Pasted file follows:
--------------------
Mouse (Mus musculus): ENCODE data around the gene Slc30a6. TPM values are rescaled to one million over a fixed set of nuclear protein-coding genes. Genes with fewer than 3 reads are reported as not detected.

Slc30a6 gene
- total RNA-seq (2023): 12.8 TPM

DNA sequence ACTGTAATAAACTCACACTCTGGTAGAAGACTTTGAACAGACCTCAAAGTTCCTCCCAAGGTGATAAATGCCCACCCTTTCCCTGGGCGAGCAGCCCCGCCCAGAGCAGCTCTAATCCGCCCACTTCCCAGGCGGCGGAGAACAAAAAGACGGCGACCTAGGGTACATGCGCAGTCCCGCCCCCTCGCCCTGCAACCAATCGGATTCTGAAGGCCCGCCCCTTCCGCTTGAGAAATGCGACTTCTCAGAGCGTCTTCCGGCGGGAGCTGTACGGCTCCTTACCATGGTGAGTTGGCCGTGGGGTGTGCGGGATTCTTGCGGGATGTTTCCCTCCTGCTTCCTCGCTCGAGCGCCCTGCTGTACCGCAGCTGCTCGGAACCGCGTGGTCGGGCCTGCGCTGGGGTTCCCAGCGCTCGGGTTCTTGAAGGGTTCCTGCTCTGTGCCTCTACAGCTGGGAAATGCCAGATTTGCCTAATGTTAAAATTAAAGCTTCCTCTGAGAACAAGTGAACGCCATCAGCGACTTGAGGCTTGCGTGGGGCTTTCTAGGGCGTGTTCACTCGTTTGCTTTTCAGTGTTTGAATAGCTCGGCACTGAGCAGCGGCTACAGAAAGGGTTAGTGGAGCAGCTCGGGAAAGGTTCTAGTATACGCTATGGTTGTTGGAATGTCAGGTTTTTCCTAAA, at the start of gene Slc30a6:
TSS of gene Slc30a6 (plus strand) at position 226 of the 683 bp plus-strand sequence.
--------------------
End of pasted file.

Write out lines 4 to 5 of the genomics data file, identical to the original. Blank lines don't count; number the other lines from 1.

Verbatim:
DNA sequence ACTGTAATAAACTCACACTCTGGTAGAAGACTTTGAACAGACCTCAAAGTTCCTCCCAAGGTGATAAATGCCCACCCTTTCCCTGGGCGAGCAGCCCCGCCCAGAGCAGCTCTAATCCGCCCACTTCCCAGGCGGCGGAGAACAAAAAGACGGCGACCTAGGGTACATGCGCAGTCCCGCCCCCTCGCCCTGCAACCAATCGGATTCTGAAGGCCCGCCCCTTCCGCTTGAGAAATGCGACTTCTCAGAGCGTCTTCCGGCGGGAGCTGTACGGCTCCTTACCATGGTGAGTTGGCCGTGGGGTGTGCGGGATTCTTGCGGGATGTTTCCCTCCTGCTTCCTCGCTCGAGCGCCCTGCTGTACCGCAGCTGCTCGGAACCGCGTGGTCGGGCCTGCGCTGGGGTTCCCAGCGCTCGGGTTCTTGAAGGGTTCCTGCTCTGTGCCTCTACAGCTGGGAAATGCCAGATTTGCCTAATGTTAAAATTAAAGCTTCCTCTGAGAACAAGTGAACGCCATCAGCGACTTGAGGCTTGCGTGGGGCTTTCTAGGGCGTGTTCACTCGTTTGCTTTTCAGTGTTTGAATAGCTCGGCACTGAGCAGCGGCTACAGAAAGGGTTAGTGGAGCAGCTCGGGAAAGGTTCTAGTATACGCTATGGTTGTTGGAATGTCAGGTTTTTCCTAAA, at the start of gene Slc30a6:
TSS of gene Slc30a6 (plus strand) at position 226 of the 683 bp plus-strand sequence.